Politician’s Censorship Didn’t Violate First Amendment, Supreme Court Rules

WASHINGTON — The Supreme Court ruled unanimously Thursday that elected bodies do not violate the First Amendment when they censure their members.

The case involved David Wilson, a former elected trustee of the Houston Community College System and a vocal critic of its work. In addition to voicing his concerns in interviews and on a website, Mr. Wilson sued the system’s board, orchestrated robocalls and hired private investigators to determine whether another administrator had lied about his whereabouts. of residence.

He was, wrote a federal appeals court judge in a dissenta “gadfly legislator”.

In 2018, the other members of Mr. Wilson’s board issued a formal verbal rebuke to him in a no-confidence resolution. “The board believes that Mr. Wilson’s conduct was not only improper, but reprehensible, and such conduct warrants disciplinary action,” its resolution said.

He sued, claiming the punishment violated the First Amendment by getting revenge on him for things he said.

Judge Neil M. Gorsuch, writing for the court, said Mr. Wilson misunderstood the nature of the national commitment to free speech.

“In this country,” he wrote, “we expect elected officials to endure some degree of criticism about their public service from their constituents and peers – and to continue to exercise their right to free speech when criticism comes in.”

The council has also taken more concrete action against Mr. Wilson, such as making him ineligible for work-related travel reimbursement. But those punishments were not before the court, Judge Gorsuch wrote.

“The only adverse action at issue before us is itself a form of speech by Mr. Wilson’s colleagues which relates to the conduct of the public service,” Judge Gorsuch wrote. “The First Amendment surely promises an elected official like Mr. Wilson the right to speak freely on matters of government policy. But just as surely, it cannot be used as a weapon to silence other representatives who seek to do the same.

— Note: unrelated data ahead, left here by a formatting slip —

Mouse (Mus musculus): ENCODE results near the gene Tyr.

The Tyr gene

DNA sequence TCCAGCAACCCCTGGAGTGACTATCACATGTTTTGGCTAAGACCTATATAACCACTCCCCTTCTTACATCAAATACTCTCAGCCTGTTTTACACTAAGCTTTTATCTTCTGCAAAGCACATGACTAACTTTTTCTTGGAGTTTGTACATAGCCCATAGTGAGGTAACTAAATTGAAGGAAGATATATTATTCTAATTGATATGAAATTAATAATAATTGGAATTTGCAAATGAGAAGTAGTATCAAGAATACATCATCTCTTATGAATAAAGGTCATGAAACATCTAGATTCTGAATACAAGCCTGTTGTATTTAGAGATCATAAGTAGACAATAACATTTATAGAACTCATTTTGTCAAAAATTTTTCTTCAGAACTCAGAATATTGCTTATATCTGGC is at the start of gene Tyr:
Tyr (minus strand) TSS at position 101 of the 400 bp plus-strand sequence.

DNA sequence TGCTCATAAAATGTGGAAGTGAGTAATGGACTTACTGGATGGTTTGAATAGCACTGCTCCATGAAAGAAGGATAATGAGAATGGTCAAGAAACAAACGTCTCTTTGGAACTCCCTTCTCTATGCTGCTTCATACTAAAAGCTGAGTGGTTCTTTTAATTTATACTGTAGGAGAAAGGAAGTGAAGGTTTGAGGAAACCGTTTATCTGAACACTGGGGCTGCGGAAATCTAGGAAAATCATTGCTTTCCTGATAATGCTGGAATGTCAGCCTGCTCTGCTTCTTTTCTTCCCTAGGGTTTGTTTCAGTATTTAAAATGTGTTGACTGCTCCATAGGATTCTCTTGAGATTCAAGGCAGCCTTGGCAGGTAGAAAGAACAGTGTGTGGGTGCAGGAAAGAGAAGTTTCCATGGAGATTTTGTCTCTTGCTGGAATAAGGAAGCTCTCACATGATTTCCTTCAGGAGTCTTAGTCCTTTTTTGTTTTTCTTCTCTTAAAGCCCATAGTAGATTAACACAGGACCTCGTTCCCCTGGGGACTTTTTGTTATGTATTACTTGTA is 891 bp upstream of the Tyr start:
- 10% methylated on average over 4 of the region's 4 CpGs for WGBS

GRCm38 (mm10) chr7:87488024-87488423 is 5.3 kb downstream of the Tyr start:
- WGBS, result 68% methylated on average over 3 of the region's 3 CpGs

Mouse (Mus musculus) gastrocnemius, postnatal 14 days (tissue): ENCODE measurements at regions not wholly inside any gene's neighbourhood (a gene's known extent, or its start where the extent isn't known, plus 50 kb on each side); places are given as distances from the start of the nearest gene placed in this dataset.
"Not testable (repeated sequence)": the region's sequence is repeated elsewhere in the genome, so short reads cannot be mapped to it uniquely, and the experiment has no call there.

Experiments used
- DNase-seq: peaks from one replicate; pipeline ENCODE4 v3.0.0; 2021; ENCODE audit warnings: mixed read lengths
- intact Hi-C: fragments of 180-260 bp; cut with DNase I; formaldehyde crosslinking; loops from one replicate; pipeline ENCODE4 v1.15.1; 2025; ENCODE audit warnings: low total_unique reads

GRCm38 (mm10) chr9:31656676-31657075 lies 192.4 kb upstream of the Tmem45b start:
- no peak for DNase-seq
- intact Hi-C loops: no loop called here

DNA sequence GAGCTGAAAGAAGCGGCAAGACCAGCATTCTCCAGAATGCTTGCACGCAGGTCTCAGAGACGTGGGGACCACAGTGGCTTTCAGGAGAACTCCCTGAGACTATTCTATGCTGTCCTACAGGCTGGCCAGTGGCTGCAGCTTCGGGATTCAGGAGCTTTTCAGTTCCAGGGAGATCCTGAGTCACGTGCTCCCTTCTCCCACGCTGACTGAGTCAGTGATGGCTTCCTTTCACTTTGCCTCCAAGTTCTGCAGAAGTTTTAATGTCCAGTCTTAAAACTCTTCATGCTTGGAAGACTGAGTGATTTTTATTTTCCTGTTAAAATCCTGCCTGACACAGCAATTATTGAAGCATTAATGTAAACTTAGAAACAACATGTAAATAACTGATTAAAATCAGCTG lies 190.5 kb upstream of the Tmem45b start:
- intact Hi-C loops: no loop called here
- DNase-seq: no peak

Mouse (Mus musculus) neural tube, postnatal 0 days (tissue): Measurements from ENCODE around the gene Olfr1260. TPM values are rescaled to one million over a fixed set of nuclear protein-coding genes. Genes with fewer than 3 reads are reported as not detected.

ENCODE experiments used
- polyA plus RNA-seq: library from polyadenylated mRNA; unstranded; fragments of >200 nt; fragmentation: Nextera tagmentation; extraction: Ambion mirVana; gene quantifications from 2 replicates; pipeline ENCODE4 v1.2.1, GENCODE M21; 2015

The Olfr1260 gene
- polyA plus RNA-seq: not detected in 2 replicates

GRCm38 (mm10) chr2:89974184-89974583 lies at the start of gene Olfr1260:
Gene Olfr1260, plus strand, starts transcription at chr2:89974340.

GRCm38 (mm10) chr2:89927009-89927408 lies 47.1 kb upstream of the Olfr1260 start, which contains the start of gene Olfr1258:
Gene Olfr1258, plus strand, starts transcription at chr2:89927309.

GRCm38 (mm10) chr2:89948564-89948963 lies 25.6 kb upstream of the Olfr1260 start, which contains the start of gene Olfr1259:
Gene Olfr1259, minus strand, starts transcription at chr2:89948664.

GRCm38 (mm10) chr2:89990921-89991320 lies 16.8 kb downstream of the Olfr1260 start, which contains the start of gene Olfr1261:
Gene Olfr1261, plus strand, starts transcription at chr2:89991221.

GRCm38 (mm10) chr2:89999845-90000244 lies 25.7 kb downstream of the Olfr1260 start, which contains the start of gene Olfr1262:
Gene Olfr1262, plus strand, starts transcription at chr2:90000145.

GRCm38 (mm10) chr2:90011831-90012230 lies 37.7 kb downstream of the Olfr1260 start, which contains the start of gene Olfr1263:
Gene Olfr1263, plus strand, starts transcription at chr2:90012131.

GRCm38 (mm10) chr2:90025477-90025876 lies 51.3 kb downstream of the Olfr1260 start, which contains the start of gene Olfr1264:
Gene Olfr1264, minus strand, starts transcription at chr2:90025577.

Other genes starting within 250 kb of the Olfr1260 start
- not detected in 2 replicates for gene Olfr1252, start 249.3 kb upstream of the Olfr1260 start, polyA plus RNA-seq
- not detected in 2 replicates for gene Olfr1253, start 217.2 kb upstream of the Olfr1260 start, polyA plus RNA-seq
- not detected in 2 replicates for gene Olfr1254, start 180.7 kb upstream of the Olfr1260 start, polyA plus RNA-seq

Judge Gorsuch added that historical practices run counter to Mr. Wilson’s position in the case, Houston Community College System v. WilsonNo. 20-804.

“The elected bodies of this country have long wielded the power to censure their members,” he wrote. “In fact, no one before us has cited evidence to suggest that purely verbal censorship analogous to Mr. Wilson’s was ever widely considered offensive to the First Amendment.”

The Supreme Court overturned a unanimous decision by a three-judge panel of the United States Court of Appeals for the Fifth Circuit in New Orleans that had allowed the case to continuejudging that punishing an elected official for his speech can go against the Constitution.

“The Supreme Court has long insisted on the importance of allowing elected officials to speak out on matters of public interest,” Judge W. Eugene Davis wrote for the panel, adding, “A reprimand against an elected official for a speech dealing with a matter of public interest is a First Amendment lawsuit.”

Full Deadlocked Fifth Circuit on whether to rehear the matter, by a vote of 8 to 8. Disagreeing with the decision to refuse further consideration, Judge Edith H. Jones said the panel’s First Amendment analysis was retrograde. Council censorship was itself speech worthy of protection, she wrote, especially in a polarized time.

“Given the growing discord within society and government bodies, the attempts of each side in these disputes to gain advantage over the other, and the ready availability of weapons of mass communication with which each side may tar the other, the panel’s decision is the harbinger of future prosecutions,” Justice Jones wrote. “It weaponizes any gadfly in a legislative body.”

In a second dissent, Judge James C. Ho said enduring sentencing is part of an elected official’s job description.

“Serving in office in America is not for the faint of heart,” he wrote. “With leadership comes criticism – whether it comes from citizens of public spirit or personal malice, from colleagues with conflicting visions or competing ambitions, or from all of the above.”

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